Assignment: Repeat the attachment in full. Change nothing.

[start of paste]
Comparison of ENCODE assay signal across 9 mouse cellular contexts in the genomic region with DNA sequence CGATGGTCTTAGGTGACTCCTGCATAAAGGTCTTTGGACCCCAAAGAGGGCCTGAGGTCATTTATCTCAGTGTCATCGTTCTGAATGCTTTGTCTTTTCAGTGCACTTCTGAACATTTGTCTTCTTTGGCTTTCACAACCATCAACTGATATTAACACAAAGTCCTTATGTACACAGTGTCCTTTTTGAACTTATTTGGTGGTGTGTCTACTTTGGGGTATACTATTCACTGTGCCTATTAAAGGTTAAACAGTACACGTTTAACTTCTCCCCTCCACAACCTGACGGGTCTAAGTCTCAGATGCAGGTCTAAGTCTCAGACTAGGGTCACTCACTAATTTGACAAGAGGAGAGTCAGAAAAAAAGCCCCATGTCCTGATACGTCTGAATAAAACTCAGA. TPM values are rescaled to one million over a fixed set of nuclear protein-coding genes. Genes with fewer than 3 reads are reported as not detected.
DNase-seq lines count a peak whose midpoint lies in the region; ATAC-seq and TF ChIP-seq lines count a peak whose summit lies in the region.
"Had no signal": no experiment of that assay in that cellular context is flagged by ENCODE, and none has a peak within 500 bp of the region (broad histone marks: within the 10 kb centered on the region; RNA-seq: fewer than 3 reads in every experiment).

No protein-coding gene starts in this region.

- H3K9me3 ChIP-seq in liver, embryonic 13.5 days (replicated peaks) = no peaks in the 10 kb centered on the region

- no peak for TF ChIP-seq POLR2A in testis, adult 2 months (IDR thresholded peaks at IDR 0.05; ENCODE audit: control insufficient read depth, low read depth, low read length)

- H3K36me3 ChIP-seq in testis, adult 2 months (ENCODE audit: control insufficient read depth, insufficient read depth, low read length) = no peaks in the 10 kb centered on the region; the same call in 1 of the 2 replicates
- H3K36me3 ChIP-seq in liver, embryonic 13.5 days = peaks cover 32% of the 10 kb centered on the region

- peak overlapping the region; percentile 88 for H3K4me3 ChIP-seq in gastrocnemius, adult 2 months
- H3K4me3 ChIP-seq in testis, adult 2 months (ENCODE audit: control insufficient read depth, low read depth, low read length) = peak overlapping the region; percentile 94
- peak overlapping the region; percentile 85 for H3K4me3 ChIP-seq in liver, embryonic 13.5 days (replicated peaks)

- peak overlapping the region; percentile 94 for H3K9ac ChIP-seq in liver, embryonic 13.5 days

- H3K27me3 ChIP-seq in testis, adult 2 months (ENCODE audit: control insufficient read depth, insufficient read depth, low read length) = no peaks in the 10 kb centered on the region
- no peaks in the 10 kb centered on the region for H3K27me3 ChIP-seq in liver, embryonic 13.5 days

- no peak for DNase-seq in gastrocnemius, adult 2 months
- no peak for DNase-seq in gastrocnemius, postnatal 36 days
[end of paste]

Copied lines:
Comparison of ENCODE assay signal across 9 mouse cellular contexts in the genomic region with DNA sequence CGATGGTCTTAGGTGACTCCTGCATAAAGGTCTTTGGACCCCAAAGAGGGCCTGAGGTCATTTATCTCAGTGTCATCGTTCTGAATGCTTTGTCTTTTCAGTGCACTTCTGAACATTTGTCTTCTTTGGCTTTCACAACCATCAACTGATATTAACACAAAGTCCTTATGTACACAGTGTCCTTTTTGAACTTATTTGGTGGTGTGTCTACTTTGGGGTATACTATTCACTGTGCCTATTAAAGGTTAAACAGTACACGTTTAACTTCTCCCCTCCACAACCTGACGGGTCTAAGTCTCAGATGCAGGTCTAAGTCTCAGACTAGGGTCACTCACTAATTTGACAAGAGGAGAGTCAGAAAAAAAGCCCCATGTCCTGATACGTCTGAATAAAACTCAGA. TPM values are rescaled to one million over a fixed set of nuclear protein-coding genes. Genes with fewer than 3 reads are reported as not detected.
DNase-seq lines count a peak whose midpoint lies in the region; ATAC-seq and TF ChIP-seq lines count a peak whose summit lies in the region.
"Had no signal": no experiment of that assay in that cellular context is flagged by ENCODE, and none has a peak within 500 bp of the region (broad histone marks: within the 10 kb centered on the region; RNA-seq: fewer than 3 reads in every experiment).

No protein-coding gene starts in this region.

- H3K9me3 ChIP-seq in liver, embryonic 13.5 days (replicated peaks) = no peaks in the 10 kb centered on the region

- no peak for TF ChIP-seq POLR2A in testis, adult 2 months (IDR thresholded peaks at IDR 0.05; ENCODE audit: control insufficient read depth, low read depth, low read length)

- H3K36me3 ChIP-seq in testis, adult 2 months (ENCODE audit: control insufficient read depth, insufficient read depth, low read length) = no peaks in the 10 kb centered on the region; the same call in 1 of the 2 replicates
- H3K36me3 ChIP-seq in liver, embryonic 13.5 days = peaks cover 32% of the 10 kb centered on the region

- peak overlapping the region; percentile 88 for H3K4me3 ChIP-seq in gastrocnemius, adult 2 months
- H3K4me3 ChIP-seq in testis, adult 2 months (ENCODE audit: control insufficient read depth, low read depth, low read length) = peak overlapping the region; percentile 94
- peak overlapping the region; percentile 85 for H3K4me3 ChIP-seq in liver, embryonic 13.5 days (replicated peaks)

- peak overlapping the region; percentile 94 for H3K9ac ChIP-seq in liver, embryonic 13.5 days

- H3K27me3 ChIP-seq in testis, adult 2 months (ENCODE audit: control insufficient read depth, insufficient read depth, low read length) = no peaks in the 10 kb centered on the region
- no peaks in the 10 kb centered on the region for H3K27me3 ChIP-seq in liver, embryonic 13.5 days

- no peak for DNase-seq in gastrocnemius, adult 2 months
- no peak for DNase-seq in gastrocnemius, postnatal 36 days